Skip to main content

Protecting the Red Legged Frog's Critical Habitat

The California red legged frog.

The California red legged frog.

Photo courtesy of KQED Quest

What's at Stake

The lawsuit sought not only to protect Mark Twain's celebrated jumping frog, but also the scientific integrity of the Endangered Species program.


In the spring of 2006, the U.S. Fish and Wildlife Service bowed to industry and developer pressure by issuing a rule that greatly diminished the critical habitat of the endangered California red legged frog. Critical habitat is defined to include those areas that are "essential to the conservation of the species." Also, by law, critical habitat determinations must be made based upon the "best scientific and commercial data available."

Earthjustice discovered through Freedom of Information Act requests that political pressure by officials in the D.C. office, including former Deputy Assistant Secretary of the Interior Julie MacDonald, rose to the level of improper influence compromising the scientific integrity of the final critical habitat rule. This pressure caused field office scientists to ignore important scientific documents, such as the frog's Recovery Plan, and to exclude from the final rule significant areas of habitat that the FWS had previously determined were "essential to the conservation" of the frog. The result was a final critical habitat rule that did not provide for the recovery of the frog, nor was it based on the best available science.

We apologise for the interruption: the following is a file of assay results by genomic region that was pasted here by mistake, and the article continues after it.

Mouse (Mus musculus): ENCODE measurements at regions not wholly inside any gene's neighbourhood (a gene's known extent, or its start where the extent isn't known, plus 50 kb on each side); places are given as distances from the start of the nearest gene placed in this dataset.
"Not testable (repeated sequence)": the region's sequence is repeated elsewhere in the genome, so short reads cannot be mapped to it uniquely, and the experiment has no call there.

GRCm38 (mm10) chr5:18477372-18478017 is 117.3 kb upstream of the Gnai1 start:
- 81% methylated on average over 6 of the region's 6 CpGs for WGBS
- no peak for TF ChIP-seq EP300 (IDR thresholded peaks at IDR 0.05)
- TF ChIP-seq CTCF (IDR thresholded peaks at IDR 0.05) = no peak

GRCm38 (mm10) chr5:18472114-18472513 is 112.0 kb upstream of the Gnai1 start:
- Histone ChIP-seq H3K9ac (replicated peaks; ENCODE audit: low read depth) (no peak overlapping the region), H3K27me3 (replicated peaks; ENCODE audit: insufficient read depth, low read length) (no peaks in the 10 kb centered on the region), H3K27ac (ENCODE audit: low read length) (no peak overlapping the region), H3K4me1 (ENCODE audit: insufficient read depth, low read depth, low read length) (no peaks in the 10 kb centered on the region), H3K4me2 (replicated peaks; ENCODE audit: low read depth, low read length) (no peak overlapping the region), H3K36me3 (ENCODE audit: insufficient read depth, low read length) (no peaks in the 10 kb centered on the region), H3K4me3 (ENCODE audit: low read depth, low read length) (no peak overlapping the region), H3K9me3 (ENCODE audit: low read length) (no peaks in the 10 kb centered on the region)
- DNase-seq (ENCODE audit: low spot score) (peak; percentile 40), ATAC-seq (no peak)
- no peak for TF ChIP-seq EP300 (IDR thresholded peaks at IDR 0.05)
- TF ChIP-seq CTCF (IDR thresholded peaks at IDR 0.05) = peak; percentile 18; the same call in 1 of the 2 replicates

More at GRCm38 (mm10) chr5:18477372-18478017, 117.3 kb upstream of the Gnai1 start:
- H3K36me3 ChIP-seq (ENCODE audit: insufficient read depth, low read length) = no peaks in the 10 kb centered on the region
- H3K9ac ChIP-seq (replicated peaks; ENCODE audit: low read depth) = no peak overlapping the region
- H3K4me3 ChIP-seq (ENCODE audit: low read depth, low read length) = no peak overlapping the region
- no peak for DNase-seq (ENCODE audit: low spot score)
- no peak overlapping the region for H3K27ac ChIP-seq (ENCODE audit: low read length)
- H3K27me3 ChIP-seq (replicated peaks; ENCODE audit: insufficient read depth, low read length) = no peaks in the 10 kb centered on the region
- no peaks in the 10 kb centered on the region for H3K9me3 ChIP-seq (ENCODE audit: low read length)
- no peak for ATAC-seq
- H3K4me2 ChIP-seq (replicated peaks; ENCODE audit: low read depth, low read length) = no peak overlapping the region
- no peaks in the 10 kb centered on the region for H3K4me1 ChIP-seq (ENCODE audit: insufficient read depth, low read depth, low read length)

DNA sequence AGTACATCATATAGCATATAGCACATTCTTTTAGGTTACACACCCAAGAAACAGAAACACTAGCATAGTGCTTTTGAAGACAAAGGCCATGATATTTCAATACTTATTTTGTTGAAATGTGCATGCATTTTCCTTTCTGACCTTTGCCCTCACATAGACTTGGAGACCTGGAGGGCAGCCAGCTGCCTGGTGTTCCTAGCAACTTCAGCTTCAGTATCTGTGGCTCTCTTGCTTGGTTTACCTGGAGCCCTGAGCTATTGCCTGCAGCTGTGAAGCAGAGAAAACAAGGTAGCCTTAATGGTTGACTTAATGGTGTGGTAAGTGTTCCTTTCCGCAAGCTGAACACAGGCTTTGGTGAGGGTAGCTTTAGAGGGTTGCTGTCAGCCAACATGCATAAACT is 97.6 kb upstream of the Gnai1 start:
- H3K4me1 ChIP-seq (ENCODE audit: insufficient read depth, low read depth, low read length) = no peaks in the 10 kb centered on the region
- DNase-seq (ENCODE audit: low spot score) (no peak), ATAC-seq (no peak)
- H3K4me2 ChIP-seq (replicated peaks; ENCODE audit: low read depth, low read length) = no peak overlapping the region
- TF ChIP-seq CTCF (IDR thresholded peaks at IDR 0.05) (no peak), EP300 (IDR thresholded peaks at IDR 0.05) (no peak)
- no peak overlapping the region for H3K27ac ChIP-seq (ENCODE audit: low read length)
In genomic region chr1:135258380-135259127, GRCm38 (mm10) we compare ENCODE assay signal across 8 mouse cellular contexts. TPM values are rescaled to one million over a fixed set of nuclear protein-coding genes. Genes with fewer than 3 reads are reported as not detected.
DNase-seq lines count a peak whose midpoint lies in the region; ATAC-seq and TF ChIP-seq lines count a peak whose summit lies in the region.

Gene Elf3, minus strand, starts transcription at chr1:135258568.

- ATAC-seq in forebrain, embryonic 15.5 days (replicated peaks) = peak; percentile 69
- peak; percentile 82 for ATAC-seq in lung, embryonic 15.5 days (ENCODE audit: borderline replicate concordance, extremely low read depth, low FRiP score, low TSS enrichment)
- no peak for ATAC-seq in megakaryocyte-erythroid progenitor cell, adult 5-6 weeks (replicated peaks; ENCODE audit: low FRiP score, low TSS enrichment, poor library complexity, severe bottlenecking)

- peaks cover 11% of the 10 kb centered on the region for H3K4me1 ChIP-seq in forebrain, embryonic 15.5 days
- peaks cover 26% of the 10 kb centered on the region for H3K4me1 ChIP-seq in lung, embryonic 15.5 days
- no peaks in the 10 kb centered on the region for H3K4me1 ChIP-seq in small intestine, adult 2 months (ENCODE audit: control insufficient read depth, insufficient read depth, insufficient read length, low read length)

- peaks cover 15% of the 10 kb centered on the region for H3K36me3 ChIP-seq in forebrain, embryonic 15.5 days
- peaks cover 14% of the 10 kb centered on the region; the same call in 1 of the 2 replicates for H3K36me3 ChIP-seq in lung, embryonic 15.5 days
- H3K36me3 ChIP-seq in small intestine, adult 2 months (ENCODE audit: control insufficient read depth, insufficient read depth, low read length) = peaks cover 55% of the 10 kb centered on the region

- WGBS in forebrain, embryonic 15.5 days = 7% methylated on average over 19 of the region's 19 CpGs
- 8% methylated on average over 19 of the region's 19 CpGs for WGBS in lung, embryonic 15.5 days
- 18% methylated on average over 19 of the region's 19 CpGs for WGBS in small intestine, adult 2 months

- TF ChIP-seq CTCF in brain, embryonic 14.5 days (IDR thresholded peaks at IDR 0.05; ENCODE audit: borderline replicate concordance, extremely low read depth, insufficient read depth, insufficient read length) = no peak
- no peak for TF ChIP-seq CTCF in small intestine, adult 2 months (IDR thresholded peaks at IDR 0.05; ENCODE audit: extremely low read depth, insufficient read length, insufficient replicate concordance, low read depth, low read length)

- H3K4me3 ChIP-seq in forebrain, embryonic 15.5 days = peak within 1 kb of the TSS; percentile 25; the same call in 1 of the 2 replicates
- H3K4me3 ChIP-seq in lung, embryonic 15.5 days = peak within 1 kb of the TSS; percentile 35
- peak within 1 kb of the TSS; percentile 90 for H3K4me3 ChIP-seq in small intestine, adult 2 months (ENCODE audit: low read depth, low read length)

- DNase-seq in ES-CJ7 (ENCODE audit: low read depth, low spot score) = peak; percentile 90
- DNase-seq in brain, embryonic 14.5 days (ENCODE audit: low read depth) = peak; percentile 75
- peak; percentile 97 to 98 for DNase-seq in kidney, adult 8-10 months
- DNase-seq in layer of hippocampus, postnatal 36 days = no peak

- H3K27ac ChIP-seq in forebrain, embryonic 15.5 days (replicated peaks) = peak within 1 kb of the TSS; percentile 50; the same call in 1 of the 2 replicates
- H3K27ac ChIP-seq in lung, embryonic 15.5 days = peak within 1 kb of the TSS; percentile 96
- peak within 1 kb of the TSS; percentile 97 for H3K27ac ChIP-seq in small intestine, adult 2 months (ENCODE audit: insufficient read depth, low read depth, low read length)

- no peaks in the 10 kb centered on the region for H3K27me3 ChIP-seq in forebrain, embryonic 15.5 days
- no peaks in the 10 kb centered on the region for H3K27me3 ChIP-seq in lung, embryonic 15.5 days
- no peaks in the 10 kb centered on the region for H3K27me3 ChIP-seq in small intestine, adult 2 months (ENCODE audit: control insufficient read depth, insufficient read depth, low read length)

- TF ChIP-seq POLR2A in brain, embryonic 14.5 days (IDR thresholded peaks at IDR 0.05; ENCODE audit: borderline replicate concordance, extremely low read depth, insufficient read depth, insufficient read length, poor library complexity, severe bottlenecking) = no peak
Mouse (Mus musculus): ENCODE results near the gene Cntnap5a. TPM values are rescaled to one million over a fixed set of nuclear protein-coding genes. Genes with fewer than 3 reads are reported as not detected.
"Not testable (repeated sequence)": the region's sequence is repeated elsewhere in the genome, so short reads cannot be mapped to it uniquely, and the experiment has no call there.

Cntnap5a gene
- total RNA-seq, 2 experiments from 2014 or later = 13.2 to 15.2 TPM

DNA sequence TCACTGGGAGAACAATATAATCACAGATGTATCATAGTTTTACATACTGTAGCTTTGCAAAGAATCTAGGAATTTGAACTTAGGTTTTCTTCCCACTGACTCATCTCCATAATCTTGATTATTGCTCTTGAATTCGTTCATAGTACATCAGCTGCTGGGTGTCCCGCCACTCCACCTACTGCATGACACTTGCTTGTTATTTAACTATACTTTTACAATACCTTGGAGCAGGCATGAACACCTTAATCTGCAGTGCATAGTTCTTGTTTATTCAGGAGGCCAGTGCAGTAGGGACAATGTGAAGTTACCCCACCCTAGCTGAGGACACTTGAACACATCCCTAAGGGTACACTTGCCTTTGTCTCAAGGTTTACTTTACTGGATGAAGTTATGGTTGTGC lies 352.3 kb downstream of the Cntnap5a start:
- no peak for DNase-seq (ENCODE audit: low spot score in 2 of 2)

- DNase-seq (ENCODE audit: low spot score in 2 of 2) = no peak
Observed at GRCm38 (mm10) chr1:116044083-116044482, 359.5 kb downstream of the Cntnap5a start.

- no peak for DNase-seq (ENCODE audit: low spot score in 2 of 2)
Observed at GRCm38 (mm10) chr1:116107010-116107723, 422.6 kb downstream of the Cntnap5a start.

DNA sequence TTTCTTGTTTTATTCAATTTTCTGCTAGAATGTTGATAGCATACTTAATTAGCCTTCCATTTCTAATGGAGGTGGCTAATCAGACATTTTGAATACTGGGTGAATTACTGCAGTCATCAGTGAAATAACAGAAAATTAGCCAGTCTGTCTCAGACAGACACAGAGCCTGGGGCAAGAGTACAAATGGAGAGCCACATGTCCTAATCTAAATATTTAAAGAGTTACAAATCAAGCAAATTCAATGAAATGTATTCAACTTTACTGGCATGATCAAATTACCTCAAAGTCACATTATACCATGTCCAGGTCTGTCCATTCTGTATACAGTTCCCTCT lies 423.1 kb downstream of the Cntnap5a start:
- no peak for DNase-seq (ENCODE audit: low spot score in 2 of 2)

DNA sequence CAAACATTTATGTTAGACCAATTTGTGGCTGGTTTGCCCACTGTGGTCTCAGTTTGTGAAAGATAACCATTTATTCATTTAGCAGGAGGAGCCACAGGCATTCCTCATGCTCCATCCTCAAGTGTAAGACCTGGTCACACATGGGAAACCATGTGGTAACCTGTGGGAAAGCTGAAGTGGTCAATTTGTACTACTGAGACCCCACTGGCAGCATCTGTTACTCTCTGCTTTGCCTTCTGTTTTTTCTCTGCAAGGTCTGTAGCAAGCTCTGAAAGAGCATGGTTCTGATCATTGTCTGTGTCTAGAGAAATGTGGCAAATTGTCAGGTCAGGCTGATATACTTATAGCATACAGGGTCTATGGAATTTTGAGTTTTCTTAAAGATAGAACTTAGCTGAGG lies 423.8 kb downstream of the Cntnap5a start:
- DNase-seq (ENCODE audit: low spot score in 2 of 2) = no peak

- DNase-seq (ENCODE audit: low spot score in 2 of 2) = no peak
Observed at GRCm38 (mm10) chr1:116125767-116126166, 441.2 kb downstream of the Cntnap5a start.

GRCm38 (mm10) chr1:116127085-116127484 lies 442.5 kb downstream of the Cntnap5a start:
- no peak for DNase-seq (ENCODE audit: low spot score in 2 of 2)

In September 2008, the FWS published a proposed rule that would significantly increase the critical habitat for the red-legged frog, and Earthjustice settled the lawsuit.

Case Updates

February 8, 2011 | Blog Post

Trail Report: Pinnacles National Monument

A few hours south of San Francisco—and just east of the valley that was often Steinbeck's stage—are the reddened remains of an ancient volcano known as the Neenach.

January 10, 2006 | Legal Document

Red-Legged Frog Decision

Approves a sweetheart deal entered into between home builders and the USFWS, from which conservationists were excluded, which tries to redo a study of the critical habitat designation's economic impacts and nullifies all but 200,000 acres of critical habitat.